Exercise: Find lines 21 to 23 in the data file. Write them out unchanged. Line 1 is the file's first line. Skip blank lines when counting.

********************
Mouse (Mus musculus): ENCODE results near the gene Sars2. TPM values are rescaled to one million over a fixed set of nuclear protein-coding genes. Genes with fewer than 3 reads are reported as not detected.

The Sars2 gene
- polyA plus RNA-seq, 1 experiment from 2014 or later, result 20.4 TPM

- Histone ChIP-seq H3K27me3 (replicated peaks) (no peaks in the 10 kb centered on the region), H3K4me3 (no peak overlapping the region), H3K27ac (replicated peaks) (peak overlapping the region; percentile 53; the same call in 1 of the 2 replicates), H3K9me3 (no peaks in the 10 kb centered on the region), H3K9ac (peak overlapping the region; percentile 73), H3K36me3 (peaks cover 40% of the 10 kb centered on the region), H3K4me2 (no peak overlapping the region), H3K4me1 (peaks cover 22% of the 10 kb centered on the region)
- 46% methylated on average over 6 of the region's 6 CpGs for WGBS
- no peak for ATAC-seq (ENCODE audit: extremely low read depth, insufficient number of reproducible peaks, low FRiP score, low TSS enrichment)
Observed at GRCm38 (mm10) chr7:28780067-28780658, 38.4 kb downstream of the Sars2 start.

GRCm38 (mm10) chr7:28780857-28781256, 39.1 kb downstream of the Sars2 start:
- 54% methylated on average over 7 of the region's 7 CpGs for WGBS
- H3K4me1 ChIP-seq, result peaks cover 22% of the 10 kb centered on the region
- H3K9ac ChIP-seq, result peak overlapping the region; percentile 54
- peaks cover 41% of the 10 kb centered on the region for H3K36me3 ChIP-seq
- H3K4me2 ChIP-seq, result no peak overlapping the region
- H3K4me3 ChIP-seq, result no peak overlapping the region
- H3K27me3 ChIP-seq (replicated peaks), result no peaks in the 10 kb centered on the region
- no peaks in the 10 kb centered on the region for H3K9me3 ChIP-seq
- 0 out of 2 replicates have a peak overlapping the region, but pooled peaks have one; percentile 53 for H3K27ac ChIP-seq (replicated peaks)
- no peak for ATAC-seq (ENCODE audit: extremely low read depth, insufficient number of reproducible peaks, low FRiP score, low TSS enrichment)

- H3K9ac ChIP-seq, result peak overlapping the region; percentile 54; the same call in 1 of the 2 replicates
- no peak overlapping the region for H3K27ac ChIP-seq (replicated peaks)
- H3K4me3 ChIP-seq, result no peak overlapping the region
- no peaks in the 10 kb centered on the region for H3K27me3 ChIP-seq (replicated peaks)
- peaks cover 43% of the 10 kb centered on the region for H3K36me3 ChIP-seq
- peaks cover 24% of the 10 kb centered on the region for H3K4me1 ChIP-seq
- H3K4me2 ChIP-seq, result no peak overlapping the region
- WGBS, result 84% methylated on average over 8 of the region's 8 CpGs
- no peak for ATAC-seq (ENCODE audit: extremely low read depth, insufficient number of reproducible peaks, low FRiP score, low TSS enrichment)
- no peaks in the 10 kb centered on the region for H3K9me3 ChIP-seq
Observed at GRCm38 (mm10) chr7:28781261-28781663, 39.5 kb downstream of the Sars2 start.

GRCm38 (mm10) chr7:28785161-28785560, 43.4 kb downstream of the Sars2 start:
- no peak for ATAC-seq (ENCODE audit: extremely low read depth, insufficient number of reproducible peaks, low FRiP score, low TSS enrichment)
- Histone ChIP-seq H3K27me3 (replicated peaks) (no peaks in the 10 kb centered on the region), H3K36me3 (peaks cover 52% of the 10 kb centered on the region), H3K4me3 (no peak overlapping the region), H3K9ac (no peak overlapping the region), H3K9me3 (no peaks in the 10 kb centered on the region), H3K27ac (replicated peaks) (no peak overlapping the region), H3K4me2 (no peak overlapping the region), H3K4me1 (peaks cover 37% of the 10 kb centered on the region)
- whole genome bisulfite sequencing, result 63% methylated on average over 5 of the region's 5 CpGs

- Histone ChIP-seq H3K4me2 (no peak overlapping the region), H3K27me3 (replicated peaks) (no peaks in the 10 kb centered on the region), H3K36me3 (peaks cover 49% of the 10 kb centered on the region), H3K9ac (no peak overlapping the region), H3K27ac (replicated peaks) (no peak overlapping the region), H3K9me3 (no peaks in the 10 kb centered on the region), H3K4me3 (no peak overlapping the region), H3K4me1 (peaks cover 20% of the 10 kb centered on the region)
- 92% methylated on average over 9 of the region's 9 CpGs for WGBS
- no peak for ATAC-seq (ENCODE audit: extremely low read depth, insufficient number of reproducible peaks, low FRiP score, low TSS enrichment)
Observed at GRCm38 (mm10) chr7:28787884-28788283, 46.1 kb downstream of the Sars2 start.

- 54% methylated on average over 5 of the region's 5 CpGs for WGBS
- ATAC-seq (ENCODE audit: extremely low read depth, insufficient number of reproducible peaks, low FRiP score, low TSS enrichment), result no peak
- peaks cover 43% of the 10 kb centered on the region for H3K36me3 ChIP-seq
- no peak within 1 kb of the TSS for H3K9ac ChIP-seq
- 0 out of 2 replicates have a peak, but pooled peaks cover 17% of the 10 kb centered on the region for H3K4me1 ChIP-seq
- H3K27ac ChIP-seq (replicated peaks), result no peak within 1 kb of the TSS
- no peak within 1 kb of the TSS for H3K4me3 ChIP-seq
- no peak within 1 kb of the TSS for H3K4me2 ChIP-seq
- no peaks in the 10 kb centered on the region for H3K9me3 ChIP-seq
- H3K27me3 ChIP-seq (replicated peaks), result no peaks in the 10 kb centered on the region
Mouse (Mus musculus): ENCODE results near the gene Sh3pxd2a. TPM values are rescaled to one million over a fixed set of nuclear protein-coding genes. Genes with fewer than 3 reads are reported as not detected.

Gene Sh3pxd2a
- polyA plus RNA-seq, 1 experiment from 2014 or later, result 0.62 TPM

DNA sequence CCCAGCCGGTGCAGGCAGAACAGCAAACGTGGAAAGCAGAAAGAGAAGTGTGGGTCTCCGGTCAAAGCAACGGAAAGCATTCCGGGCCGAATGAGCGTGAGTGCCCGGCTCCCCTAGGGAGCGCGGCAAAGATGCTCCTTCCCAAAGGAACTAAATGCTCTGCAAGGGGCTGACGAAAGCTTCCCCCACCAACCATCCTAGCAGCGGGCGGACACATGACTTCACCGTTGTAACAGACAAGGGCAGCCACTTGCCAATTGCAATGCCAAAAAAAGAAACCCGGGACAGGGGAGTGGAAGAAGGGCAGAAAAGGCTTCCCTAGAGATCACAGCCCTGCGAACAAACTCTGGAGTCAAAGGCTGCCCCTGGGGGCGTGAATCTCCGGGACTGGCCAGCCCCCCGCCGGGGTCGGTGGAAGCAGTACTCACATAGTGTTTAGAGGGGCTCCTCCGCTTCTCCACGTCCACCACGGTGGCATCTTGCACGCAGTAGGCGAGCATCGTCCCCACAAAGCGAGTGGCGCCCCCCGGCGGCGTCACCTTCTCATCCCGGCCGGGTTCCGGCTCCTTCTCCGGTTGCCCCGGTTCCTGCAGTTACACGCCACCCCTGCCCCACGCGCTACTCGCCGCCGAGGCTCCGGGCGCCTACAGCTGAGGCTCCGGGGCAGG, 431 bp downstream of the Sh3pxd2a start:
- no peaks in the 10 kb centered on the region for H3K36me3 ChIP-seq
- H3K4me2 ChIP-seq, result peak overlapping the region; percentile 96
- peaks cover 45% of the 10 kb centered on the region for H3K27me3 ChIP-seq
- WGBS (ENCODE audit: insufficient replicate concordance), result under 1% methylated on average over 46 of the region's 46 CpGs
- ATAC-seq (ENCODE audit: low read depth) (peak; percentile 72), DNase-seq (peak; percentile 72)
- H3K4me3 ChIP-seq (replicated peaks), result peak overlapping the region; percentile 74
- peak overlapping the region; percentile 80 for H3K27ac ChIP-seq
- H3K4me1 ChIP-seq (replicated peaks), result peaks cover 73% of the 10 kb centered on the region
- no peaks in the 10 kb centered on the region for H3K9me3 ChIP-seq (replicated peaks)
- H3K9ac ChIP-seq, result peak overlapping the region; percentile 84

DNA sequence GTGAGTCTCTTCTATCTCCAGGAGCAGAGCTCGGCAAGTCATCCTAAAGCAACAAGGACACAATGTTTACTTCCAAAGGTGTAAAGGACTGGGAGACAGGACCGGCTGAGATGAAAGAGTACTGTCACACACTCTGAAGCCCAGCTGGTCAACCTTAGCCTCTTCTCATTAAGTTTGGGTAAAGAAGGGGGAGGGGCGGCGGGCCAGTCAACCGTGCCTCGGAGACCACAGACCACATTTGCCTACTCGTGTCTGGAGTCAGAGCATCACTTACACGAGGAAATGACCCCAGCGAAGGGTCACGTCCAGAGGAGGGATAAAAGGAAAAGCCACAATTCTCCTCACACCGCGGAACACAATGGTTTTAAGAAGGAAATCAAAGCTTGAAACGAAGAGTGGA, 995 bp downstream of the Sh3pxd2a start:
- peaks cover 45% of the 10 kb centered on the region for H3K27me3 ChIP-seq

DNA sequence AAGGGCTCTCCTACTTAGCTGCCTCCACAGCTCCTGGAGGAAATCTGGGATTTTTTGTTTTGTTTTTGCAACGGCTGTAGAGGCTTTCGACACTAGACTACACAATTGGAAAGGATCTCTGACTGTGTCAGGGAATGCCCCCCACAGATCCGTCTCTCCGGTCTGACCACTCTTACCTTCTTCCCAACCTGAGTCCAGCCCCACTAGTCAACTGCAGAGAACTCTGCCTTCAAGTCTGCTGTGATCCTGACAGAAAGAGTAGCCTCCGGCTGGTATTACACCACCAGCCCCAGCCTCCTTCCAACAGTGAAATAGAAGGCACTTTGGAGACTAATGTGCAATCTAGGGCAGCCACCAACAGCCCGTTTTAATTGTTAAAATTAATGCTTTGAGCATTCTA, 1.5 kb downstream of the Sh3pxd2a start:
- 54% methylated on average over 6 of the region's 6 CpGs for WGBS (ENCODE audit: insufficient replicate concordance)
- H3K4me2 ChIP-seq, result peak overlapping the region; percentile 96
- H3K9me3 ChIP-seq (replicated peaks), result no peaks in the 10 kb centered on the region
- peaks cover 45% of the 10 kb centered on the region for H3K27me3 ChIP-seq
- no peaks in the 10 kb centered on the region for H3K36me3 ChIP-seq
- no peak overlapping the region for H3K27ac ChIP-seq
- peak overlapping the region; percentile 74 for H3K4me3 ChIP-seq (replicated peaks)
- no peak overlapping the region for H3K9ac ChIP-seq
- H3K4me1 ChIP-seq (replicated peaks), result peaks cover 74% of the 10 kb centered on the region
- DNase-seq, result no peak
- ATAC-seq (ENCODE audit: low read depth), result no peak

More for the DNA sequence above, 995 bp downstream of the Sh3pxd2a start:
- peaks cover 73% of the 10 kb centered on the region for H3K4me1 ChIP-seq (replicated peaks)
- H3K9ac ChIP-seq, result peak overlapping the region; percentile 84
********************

- H3K4me3 ChIP-seq, result no peak overlapping the region
- no peaks in the 10 kb centered on the region for H3K27me3 ChIP-seq (replicated peaks)
- peaks cover 43% of the 10 kb centered on the region for H3K36me3 ChIP-seq